But for anyone who suffers from hemorrhoids, there is nothing funny about having the condition or the embarrassment it can cause.
Hemorrhoids — derived from the Greek word haimorrhois, meaning "liable to discharge blood" — are clumps of tissue containing veins and tiny arteries that have become swollen and inflamed.
They can be either internal, located inside the rectum, or external, developing under the skin around the anus and often large enough to hang down.
"Internal hemorrhoids are not usually painful," says Dr. Iain Cleator, whose Vancouver clinic specializes in their treatment. "But they're often associated with other conditions, and the commonest condition is a thing called a fissure."
A fissure is a tear in the lining of the anal canal, which can be further opened up by the passage of stool during a bowel movement. "And that becomes painful and bleeds and itches," Cleator explains.
"When hemorrhoids themselves are painful, it's when they get blood clots in them, which is relatively rare."
Hemorrhoids may result from straining during bowel movements or from increased pressure on blood vessels, during pregnancy for instance. There is often a genetic component, as the occurrence of hemorrhoids tends to run in families.
A severe case can have profound effects on a person's day-to-day life, Cleator suggests.
"First of all, there's something sticking out all the time. Secondly it rubs, thirdly you can be bleeding into your underwear or through your trousers or whatever, and that can be very distressing. And, of course, you can also get leakage of stool and mucus."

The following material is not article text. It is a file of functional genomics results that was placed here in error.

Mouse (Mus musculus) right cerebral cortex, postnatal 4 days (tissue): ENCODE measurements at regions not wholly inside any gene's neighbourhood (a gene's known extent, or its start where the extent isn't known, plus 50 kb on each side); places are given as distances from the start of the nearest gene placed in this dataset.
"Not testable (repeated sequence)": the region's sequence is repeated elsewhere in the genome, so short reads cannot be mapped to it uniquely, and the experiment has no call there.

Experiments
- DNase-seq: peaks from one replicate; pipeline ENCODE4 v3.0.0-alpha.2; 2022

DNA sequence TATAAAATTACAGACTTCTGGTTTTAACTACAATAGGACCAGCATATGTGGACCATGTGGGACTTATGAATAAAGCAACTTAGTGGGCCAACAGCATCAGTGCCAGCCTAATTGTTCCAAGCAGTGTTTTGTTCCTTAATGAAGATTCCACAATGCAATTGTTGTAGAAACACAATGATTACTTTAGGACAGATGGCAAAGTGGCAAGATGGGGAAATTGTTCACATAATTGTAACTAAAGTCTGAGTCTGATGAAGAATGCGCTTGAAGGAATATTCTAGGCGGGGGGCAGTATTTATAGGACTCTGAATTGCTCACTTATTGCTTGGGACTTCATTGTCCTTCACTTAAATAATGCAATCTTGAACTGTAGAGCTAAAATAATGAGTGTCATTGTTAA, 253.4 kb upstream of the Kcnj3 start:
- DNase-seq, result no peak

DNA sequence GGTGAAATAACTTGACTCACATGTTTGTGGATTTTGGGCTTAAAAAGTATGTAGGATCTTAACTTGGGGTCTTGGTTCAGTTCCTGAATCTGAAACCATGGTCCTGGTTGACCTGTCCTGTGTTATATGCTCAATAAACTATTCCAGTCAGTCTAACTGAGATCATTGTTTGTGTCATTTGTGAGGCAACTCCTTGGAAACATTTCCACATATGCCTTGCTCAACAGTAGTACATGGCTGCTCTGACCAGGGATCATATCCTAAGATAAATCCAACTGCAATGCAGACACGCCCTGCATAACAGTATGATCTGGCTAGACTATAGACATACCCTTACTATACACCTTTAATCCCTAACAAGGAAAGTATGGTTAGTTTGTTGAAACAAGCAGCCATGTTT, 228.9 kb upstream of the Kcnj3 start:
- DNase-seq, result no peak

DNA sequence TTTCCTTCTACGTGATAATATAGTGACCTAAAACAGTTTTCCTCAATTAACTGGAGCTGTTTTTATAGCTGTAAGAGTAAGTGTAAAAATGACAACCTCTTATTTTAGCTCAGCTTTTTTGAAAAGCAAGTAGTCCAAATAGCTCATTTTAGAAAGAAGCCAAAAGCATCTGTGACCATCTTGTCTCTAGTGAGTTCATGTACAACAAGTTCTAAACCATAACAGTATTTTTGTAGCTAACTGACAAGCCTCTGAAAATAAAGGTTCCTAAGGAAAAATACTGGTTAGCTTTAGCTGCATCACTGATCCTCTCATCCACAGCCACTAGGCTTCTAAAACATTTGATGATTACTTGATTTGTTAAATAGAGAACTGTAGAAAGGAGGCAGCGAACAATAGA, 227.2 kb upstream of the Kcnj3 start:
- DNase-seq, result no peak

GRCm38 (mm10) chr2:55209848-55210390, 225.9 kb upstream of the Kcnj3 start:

Katherine, who's in her mid-40s, has been suffering from both internal and external hemorrhoids for more than a decade.
Her first inkling there was something wrong came when she noticed she was experiencing pain "down there." Her doctor told her she had hemorrhoids and referred her to a specialist.
But it wasn't until she discovered "bright red" blood during a prolonged bowel movement that she realized just what the presence of these small grape-like clusters could mean.
"I was freaked out. I totally freaked out. I didn't know what the heck it was," recalls Katherine, who asked that her full name not be used.
A friend drove her to the hospital emergency department, where doctors said her hemorrhoids had become thrombosed, or full of blood, and had burst. Since then, she always wears a panty liner or pad, just in case.
Katherine believes her hemorrhoids are the result of stress and are exacerbated by another stress-related condition called irritable bowel syndrome, which is often marked by alternating episodes of constipation and diarrhea.
"When I do have a really bad episode, where I'm on the toilet constantly and I'm there for longer periods of time, when all the external ones do come out, then it's hard to sit, walk, lie — anything," she says. "Everything is difficult, that's how painful they are.
"So if you can imagine, it's like little grapes that are sticking out all on top of each other. Yucky."
Katherine's case is hardly rare. Between 60 and 70 per cent of Canadians will develop hemorrhoids at some point in their lifetime, and at least half of people over age 50 are affected by the cushion-like growths.
"It's very, very common," says Cleator. "It's mostly due to our diet in North America, which is processed food, which has had the soluble fibre removed from it and salt and sugar substituted."